Entering the first week of October, much of the East has already seen slight to moderate color change. Some areas farther North, have begun to enter the peak of their season.
“It looks pretty certain that the cold temps in September brought out early and good color to the Northeast, including Pennsylvania,” Marc Abrams, professor of Forest Ecology and Physiology at Penn State University, said.
“The August drought and early frosts (in places) is a slight negative, but overall the cold temps prevailed,” Abrams said.
Temperatures from September through mid-October have a significant impact on the vibrance of the displays. Cold temperatures become very important during this time, what Abrams considers the “critical period.”
“The warm temps this week may delay the trees that have not yet turned but shouldn’t deter the ones that have,” Abrams said.


Are you new to Excel? Have you forgotten how to copy and paste?
The Oswego Public Library’s Learning Center will offer two Microsoft Office Assistance workshops from 2 to 4 p.m. Oct. 15 and 29.
Bring your Microsoft Office project into the lab and we’ll help.
In addition to our Microsoft Office Assistance, the Oswego Public Library’s Library Learning Center is offering “Job Hunting” help by appointment every Thursday in October from 1 p.m. to 4 p.m.
The Library Learning Center is located on the lower level of the Oswego Public Library, and is open Monday-Saturday.

Pray for the cure!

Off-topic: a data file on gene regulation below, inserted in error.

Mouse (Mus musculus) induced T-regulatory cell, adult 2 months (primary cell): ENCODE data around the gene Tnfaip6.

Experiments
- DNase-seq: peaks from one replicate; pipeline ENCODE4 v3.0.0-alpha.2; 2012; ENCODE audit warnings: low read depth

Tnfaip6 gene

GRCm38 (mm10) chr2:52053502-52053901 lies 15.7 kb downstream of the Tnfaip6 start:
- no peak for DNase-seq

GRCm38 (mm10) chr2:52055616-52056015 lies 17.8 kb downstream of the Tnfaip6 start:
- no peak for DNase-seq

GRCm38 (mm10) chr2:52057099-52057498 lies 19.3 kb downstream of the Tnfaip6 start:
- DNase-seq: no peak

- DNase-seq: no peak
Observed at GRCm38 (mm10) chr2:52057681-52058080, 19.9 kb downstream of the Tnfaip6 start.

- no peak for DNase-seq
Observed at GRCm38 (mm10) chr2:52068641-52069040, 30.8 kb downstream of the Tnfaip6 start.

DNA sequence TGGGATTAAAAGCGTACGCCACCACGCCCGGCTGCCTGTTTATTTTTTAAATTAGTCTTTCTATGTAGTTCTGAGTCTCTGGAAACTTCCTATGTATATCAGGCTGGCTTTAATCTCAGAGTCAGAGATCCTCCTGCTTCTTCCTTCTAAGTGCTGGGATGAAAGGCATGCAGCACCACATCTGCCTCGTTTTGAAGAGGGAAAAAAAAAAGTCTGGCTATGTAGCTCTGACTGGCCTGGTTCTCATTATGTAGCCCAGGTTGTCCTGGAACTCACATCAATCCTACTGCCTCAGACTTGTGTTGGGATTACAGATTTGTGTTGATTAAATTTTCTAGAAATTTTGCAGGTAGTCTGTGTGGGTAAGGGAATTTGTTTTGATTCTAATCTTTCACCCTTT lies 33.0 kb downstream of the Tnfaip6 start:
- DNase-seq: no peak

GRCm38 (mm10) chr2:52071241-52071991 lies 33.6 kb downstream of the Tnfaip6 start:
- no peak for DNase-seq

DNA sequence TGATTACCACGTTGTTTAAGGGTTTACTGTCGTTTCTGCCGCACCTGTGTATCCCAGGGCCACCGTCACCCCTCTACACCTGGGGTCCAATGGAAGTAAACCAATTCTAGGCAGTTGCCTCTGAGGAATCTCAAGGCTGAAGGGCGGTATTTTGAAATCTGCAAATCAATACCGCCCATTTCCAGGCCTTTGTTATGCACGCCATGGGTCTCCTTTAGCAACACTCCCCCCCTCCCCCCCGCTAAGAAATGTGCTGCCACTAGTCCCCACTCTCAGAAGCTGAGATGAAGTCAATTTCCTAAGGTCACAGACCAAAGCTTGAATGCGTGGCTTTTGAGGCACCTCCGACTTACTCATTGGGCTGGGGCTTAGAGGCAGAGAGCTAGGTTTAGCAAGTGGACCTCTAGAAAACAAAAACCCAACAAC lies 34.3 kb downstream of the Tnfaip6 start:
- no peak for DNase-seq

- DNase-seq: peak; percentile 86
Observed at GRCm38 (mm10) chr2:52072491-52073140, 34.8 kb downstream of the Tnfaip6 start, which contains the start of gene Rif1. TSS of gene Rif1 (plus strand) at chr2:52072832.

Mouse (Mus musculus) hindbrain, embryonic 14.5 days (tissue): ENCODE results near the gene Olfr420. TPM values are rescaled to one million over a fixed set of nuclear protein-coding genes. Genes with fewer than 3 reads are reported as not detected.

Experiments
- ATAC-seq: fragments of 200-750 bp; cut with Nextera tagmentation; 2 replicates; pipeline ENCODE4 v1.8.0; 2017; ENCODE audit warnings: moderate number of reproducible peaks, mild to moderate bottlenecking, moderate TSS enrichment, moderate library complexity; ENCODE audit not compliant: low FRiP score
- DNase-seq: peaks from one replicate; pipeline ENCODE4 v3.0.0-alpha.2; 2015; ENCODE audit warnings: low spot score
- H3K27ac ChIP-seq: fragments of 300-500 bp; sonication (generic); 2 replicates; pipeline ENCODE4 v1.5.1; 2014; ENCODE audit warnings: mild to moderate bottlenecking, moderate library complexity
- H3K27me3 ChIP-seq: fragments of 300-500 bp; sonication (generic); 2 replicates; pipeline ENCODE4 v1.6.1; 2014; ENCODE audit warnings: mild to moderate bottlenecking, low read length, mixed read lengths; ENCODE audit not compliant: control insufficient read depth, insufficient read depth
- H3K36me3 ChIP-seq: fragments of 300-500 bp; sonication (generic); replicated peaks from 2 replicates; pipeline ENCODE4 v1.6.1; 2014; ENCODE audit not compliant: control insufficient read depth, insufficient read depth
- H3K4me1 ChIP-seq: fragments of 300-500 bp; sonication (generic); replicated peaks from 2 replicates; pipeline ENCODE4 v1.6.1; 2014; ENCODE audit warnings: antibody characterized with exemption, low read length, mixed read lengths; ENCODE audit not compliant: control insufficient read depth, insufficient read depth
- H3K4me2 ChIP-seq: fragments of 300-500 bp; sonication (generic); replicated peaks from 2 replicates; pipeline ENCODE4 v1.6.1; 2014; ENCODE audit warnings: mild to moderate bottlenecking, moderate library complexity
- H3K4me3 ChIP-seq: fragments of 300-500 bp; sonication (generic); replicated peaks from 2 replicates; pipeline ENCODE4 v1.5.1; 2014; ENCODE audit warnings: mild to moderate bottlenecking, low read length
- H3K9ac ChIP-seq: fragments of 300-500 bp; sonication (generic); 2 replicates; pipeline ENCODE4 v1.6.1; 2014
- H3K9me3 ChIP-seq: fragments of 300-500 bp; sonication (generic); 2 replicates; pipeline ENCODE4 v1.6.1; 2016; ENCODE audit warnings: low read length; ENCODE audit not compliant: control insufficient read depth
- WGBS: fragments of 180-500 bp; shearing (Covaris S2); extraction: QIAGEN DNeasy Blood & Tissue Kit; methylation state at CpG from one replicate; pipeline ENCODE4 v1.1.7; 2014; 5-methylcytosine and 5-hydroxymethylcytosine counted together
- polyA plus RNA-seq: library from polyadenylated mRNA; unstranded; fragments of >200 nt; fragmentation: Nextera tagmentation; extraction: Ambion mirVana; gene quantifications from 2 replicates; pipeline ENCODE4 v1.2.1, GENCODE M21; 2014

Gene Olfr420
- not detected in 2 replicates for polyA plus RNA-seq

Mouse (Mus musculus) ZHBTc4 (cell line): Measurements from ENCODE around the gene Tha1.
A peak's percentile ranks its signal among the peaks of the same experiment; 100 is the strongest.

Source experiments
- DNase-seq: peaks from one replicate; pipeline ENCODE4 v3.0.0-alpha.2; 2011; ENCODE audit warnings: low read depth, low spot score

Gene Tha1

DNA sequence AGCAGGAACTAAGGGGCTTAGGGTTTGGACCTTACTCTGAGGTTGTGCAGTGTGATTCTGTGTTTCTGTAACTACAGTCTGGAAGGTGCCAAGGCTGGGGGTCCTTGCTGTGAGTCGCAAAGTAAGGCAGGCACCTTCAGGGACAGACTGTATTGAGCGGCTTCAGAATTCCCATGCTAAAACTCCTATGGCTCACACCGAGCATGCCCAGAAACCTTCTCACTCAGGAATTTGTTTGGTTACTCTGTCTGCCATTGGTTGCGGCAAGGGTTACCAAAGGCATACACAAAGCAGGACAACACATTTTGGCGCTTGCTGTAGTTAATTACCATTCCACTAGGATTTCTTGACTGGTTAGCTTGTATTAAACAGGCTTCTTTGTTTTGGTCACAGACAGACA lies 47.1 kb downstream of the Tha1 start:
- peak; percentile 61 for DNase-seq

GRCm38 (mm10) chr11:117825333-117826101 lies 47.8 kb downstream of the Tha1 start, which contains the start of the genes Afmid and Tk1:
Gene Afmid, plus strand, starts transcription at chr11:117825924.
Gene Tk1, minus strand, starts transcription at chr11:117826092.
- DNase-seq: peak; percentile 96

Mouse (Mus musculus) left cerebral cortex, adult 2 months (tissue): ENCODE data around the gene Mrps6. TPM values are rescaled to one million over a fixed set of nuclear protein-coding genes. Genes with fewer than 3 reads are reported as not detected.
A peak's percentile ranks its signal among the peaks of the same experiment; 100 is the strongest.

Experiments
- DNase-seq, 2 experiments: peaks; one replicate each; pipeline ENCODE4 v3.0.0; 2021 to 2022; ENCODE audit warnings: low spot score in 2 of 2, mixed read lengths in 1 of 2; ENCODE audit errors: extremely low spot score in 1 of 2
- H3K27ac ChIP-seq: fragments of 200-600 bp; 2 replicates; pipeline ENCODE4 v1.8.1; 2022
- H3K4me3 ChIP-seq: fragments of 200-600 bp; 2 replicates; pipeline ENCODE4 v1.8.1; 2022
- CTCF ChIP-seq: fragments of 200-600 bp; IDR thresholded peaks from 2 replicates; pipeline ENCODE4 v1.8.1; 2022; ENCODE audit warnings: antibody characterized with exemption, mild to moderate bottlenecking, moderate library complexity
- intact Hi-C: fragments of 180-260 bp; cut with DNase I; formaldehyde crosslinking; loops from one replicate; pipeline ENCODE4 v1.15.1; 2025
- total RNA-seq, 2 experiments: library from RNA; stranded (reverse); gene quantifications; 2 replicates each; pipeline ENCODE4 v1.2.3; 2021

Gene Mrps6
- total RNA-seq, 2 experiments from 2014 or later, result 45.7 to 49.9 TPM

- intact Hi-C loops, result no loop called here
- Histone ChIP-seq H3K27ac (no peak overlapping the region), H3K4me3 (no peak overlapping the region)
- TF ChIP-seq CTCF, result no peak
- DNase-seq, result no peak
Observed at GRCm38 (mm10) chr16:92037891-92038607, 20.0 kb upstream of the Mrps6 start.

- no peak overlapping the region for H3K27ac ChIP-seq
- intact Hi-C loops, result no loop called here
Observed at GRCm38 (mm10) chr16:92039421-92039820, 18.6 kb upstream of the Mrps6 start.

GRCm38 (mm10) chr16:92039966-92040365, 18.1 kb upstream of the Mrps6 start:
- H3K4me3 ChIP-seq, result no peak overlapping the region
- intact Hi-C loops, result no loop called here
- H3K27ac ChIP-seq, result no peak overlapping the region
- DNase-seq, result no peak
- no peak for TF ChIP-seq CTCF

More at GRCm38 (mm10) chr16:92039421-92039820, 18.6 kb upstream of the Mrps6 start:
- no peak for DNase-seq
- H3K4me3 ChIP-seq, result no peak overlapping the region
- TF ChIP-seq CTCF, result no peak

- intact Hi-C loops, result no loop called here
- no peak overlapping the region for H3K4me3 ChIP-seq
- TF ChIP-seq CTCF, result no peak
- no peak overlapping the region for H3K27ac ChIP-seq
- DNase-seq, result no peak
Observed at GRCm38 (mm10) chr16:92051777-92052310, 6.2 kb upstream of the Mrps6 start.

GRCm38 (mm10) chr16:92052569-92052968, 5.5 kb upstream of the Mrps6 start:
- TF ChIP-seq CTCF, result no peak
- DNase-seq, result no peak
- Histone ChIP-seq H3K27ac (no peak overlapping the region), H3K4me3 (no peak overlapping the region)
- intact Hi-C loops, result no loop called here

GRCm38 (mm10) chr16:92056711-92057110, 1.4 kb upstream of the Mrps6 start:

St. Joseph’s Church, 240 W. First St., Oswego, will host a prayer service at the church at 7 p.m. Oct. 16.
This service will be dedicated to praying for a cure for cancer.


The Oswego Jazz Project will perform with well-known trombonist Keith Jackson at 3 p.m. Sunday, Oct. 13, in SUNY Oswego’s Sheldon Hall ballroom as part of the music department’s Focus on Faculty Series.
OJP, in its eighth year as SUNY Oswego’s jazz quartet-in-residence, features faculty members Robert Auler on piano, saxophonist Trevor Jorgensen, drummer Eric Schmitz and Oswego alumnus Max McKee on bass.
Jackson, music director of the West Virginia University School of Music, serves on his school’s faculty as professor of low brass. His performance credits include the Phoenix Symphony, the North Carolina Symphony, the West Virginia Symphony, the Crown Chamber Brass and the North Carolina Jazz Repertory Orchestra, among others.
Tickets are available at all SUNY Oswego box offices, online at or by calling 312-2141. Parking is included in the price of the ticket, and is available in the employee lots adjacent to and across from Sheldon Hall.

Dugway United Methodist Church is having a harvest dinner from noon to 3 p.m. Sunday Oct. 20 at the church on Route 104, Parish, two miles east of I-81 at Mexico.
The menu consists of scalloped potatoes, ham, squash, baked beans, cabbage salad, cranberry sauce, applesauce, homemade breads and pies, coffee, tea and lemonade.
Prices will be $7.50 for Adults, $6.50 for Seniors, $5.00 for Children 6-12, and Children under 6 for free. Family rates for 2 adults & 2 children over 5 is $20.00